Delegation Marks a Soy Milestone

A group of soybean farmers representing several groups is heading to Japan this week to honor a golden anniversary.

Published on: May 14, 2012

In the "did you know" category comes information from the United Soybean Board about exports to Japan. It turns out that 75 million bushels of whole U.S. soybeans made their way to Japan last year. This week a delegation of U.S. soybean farmers is heading to Japan to celebrate a key anniversary: 50 years working with a key importer for the Land of the Rising Sun.

The delegation will represent the United Soybean Board, American Soybean Association and the U.S. Soybean Export Council plan to honor the 50th anniversary of the Japan Oilseed Processors Association, which works with U.S. soybean farmers to meet demand for U.S. soy in that country. The group will be part of the 50th anniversary celebration, and will also visit a soy processing plant and feed mill at a major port near Tokyo.

A group of soybean farmers representing several groups is heading to Japan this week to honor a golden anniversary.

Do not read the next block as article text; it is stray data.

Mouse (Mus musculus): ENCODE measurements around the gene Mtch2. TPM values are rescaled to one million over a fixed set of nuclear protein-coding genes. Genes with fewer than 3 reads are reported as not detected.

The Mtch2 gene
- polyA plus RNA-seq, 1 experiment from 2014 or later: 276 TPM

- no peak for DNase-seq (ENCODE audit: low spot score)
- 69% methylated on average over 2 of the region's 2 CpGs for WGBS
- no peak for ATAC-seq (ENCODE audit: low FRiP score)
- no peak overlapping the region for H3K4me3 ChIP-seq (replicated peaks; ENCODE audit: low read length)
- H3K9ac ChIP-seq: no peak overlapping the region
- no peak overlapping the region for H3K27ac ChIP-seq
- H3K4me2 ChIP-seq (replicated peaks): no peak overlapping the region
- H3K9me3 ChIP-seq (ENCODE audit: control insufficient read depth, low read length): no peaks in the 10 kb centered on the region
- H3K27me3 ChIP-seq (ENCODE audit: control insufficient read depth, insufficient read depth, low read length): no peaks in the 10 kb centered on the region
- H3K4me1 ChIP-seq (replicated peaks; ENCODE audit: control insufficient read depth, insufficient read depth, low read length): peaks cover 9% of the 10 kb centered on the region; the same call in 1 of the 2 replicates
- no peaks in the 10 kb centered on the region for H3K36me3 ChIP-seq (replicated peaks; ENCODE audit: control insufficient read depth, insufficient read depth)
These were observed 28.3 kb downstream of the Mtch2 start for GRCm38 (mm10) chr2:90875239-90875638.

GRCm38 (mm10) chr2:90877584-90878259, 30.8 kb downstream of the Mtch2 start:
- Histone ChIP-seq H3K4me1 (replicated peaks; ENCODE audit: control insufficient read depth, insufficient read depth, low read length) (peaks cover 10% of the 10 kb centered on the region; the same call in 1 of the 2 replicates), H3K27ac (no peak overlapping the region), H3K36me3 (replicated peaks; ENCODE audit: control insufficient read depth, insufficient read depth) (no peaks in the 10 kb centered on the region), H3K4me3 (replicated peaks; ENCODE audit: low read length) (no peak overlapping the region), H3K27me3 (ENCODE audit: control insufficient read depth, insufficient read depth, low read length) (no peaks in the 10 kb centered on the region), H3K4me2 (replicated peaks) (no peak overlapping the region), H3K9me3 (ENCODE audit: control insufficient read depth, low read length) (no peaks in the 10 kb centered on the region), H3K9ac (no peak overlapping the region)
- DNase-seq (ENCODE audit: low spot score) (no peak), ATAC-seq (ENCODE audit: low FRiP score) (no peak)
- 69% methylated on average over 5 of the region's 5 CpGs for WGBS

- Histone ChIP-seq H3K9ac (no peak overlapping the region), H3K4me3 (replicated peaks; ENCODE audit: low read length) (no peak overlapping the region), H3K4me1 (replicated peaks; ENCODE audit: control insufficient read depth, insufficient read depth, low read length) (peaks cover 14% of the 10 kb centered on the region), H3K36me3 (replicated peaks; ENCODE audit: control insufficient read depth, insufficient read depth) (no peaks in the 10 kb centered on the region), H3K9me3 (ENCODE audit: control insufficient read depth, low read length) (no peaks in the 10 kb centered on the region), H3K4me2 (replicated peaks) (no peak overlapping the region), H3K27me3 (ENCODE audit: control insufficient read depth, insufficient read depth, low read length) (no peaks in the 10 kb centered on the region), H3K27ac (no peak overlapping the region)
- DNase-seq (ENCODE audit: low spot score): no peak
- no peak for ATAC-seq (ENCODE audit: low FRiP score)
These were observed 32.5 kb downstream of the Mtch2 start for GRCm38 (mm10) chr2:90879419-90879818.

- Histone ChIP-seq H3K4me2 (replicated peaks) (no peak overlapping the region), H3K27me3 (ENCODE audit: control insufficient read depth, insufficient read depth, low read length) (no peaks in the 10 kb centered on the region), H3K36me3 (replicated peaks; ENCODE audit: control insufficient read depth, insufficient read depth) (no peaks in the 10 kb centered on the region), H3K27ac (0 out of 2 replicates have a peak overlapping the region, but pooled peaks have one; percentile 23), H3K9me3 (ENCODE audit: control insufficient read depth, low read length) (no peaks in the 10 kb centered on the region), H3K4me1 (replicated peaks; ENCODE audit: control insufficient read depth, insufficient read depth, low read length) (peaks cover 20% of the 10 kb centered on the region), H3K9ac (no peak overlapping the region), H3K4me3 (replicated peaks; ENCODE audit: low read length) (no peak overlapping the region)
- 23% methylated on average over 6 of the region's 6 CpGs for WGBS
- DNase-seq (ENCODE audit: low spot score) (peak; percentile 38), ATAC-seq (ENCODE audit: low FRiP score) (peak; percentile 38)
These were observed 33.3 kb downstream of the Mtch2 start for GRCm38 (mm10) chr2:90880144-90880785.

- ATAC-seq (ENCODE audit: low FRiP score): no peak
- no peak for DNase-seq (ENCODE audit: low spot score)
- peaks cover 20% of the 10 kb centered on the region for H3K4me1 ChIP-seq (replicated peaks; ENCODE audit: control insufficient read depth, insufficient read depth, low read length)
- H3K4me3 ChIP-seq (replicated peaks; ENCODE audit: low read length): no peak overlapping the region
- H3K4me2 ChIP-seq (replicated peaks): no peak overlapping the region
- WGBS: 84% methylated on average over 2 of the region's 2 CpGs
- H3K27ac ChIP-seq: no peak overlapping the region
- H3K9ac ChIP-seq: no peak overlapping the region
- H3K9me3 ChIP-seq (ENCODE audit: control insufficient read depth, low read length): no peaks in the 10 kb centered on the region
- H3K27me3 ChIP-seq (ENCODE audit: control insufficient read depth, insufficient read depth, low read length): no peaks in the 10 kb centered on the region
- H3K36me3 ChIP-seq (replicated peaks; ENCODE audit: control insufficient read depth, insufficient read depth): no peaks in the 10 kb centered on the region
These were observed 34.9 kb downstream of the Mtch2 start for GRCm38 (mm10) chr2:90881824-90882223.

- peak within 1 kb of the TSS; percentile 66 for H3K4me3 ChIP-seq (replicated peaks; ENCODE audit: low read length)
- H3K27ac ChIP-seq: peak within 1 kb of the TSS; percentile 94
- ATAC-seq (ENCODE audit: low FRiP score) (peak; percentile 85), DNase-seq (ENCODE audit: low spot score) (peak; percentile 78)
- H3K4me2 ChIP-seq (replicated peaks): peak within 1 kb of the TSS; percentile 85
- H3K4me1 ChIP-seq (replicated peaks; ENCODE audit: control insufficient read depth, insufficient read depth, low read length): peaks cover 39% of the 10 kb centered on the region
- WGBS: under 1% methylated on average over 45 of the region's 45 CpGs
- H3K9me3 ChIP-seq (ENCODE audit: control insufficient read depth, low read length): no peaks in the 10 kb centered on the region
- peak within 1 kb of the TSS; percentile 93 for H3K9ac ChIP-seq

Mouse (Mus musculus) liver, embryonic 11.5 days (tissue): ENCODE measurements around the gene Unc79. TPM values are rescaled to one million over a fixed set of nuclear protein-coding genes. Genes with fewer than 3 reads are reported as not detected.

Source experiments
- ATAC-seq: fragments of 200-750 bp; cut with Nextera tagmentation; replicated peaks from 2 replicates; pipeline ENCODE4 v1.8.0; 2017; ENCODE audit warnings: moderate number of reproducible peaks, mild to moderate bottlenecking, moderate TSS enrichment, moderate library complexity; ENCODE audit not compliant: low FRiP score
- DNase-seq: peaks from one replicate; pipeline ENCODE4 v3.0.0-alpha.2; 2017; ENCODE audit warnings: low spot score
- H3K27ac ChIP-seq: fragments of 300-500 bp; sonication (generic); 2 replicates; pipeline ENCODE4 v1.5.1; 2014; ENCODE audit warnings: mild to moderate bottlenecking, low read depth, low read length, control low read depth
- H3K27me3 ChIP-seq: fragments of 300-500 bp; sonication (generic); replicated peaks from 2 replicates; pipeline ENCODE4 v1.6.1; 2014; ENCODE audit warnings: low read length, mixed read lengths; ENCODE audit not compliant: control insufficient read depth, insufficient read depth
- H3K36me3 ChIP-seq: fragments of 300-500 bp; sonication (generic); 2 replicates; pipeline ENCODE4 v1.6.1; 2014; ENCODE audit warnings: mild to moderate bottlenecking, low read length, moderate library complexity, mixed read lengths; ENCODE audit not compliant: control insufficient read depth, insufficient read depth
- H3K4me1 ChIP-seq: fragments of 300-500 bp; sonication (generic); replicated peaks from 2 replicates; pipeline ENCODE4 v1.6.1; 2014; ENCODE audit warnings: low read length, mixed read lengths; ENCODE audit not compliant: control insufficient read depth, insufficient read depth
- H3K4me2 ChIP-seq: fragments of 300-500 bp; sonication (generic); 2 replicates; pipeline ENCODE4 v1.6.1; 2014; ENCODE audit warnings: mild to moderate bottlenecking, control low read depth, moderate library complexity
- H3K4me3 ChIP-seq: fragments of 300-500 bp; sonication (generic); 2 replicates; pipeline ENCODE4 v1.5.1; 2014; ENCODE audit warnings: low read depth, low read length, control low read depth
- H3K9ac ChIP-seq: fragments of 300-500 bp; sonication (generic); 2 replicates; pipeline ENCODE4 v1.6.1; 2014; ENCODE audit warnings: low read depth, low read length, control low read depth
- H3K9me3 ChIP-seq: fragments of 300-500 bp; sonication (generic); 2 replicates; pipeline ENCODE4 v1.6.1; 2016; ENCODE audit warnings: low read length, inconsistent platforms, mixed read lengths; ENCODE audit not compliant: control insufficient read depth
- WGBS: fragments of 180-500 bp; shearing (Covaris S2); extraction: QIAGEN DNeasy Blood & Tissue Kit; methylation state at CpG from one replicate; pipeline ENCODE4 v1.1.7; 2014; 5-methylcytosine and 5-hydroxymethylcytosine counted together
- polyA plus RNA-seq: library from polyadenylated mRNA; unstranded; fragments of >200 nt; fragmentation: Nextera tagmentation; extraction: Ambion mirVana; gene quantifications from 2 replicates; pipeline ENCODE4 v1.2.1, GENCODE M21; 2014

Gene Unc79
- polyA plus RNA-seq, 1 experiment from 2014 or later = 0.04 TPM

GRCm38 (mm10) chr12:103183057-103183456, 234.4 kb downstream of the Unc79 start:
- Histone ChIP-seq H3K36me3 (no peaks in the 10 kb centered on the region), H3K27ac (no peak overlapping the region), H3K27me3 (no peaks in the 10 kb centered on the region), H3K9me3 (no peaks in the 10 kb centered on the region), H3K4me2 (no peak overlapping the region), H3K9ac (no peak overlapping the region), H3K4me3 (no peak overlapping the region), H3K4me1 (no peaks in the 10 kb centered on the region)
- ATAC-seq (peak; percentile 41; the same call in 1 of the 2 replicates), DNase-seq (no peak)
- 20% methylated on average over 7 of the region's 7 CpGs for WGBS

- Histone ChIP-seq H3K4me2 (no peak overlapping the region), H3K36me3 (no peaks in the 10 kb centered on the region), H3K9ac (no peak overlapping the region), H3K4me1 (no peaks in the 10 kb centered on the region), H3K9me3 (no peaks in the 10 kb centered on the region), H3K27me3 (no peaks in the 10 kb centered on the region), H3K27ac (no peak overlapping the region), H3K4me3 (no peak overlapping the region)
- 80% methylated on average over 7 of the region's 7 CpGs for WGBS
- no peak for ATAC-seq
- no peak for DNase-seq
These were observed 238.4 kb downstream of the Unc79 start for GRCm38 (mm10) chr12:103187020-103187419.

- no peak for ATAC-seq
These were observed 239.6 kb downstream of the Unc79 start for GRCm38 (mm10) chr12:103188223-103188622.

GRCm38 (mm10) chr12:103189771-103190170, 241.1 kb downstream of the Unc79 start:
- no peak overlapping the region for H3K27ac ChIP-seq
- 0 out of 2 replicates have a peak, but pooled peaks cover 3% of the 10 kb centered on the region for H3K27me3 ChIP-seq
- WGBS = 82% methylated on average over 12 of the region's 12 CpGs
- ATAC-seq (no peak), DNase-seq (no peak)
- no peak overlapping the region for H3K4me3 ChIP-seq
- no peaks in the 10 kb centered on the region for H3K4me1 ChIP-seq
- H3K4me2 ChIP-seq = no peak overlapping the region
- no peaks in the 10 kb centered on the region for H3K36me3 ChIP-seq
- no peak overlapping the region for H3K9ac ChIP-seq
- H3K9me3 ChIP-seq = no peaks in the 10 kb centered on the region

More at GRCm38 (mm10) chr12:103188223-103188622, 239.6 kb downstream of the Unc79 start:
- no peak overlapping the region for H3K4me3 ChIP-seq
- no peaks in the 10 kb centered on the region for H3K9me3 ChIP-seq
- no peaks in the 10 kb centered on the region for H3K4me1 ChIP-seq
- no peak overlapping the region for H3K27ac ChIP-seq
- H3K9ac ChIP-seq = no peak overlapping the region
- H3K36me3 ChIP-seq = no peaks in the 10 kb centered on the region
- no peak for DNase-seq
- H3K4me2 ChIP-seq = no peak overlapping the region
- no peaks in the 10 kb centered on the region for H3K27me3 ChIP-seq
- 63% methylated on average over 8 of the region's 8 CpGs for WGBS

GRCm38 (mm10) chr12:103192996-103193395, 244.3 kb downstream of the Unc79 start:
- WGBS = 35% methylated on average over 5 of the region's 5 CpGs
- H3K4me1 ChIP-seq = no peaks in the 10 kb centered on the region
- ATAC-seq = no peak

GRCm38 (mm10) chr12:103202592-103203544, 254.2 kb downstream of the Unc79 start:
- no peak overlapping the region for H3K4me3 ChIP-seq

A group of soybean farmers representing several groups is heading to Japan this week to honor a golden anniversary.

The strong trade relations with Japan started in 1956, when a team of representatives from the Japanese soy industry made a U.S. visit. Ever since, JOPA, which represents 20 oilseed processors, has been an ally for the U.S. soy industry, with nearly 70% of Japanese soy imports originating from the United States.

"Japan has grown to be one of our most valued customers," says Vanessa Kummer, USB chair and a soybean farmer from Colfax, N.D. "Because customers in Japan serve as one of our largest markets abroad, soy ranks as the top U.S. agricultural export and makes a large net contribution to the U.S. agricultural trade balance. The soy checkoff, along with my fellow farmers representing ASA and USSEC, mark this very symbolic milestone with our Japanese customers and remain committed to meeting their soy needs."

"Japan's oilseed processing sector has long been a trusted partner for American soybean farmers," says ASA First Vice President Danny Murphy, a soybean farmer from Canton, Miss. "The American Soybean Association opened its first overseas international market development office in Japan in 1956, and U.S. soy exports to Japan have grown to more than $1 billion annually today. We are honored to join our Japanese counterparts and colleagues in celebrating the accomplishments of the Japanese Oilseed Processors Association as it celebrates its 50th anniversary, and we look forward to continuing the Japanese-American partnership."